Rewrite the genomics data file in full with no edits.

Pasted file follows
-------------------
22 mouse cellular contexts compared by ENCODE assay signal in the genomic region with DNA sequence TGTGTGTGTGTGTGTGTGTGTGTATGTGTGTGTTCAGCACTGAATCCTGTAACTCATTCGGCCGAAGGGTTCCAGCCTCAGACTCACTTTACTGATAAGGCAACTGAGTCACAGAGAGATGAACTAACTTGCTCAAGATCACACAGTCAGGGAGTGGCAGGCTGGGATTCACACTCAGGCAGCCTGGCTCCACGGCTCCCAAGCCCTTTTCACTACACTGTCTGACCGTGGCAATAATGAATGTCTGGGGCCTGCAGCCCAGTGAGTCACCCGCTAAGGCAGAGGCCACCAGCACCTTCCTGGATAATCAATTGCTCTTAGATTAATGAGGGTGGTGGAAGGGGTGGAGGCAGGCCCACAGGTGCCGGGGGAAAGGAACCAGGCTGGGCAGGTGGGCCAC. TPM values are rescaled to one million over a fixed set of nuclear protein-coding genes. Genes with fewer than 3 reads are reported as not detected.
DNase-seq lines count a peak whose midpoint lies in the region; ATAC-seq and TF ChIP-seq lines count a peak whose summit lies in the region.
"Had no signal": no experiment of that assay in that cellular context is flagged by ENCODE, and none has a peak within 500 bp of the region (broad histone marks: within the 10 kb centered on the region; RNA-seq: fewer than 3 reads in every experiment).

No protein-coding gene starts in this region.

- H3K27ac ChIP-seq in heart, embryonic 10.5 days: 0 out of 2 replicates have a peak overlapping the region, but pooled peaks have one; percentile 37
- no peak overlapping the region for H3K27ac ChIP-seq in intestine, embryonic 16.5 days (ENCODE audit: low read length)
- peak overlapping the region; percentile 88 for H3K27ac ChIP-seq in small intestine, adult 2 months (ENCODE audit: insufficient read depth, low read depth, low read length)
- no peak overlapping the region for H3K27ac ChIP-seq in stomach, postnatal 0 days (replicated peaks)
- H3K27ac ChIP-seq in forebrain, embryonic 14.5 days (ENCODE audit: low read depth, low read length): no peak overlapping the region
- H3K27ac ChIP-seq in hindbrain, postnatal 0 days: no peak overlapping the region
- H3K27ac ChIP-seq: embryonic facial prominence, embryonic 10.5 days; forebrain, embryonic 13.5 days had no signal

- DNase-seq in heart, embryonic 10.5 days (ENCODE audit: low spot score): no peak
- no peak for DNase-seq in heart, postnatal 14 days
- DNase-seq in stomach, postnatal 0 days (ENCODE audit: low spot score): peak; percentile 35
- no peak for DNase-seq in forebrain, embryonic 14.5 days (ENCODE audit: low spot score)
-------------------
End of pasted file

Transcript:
22 mouse cellular contexts compared by ENCODE assay signal in the genomic region with DNA sequence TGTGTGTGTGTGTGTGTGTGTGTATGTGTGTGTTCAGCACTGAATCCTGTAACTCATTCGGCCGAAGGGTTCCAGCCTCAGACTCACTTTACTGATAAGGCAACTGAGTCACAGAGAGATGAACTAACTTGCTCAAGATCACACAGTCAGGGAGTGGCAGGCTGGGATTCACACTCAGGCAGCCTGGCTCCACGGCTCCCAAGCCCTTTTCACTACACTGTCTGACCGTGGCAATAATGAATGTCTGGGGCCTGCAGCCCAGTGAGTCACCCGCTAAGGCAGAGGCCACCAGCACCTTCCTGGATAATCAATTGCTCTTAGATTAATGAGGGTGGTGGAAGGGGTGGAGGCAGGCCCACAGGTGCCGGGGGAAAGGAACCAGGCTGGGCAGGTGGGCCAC. TPM values are rescaled to one million over a fixed set of nuclear protein-coding genes. Genes with fewer than 3 reads are reported as not detected.
DNase-seq lines count a peak whose midpoint lies in the region; ATAC-seq and TF ChIP-seq lines count a peak whose summit lies in the region.
"Had no signal": no experiment of that assay in that cellular context is flagged by ENCODE, and none has a peak within 500 bp of the region (broad histone marks: within the 10 kb centered on the region; RNA-seq: fewer than 3 reads in every experiment).

No protein-coding gene starts in this region.

- H3K27ac ChIP-seq in heart, embryonic 10.5 days: 0 out of 2 replicates have a peak overlapping the region, but pooled peaks have one; percentile 37
- no peak overlapping the region for H3K27ac ChIP-seq in intestine, embryonic 16.5 days (ENCODE audit: low read length)
- peak overlapping the region; percentile 88 for H3K27ac ChIP-seq in small intestine, adult 2 months (ENCODE audit: insufficient read depth, low read depth, low read length)
- no peak overlapping the region for H3K27ac ChIP-seq in stomach, postnatal 0 days (replicated peaks)
- H3K27ac ChIP-seq in forebrain, embryonic 14.5 days (ENCODE audit: low read depth, low read length): no peak overlapping the region
- H3K27ac ChIP-seq in hindbrain, postnatal 0 days: no peak overlapping the region
- H3K27ac ChIP-seq: embryonic facial prominence, embryonic 10.5 days; forebrain, embryonic 13.5 days had no signal

- DNase-seq in heart, embryonic 10.5 days (ENCODE audit: low spot score): no peak
- no peak for DNase-seq in heart, postnatal 14 days
- DNase-seq in stomach, postnatal 0 days (ENCODE audit: low spot score): peak; percentile 35
- no peak for DNase-seq in forebrain, embryonic 14.5 days (ENCODE audit: low spot score)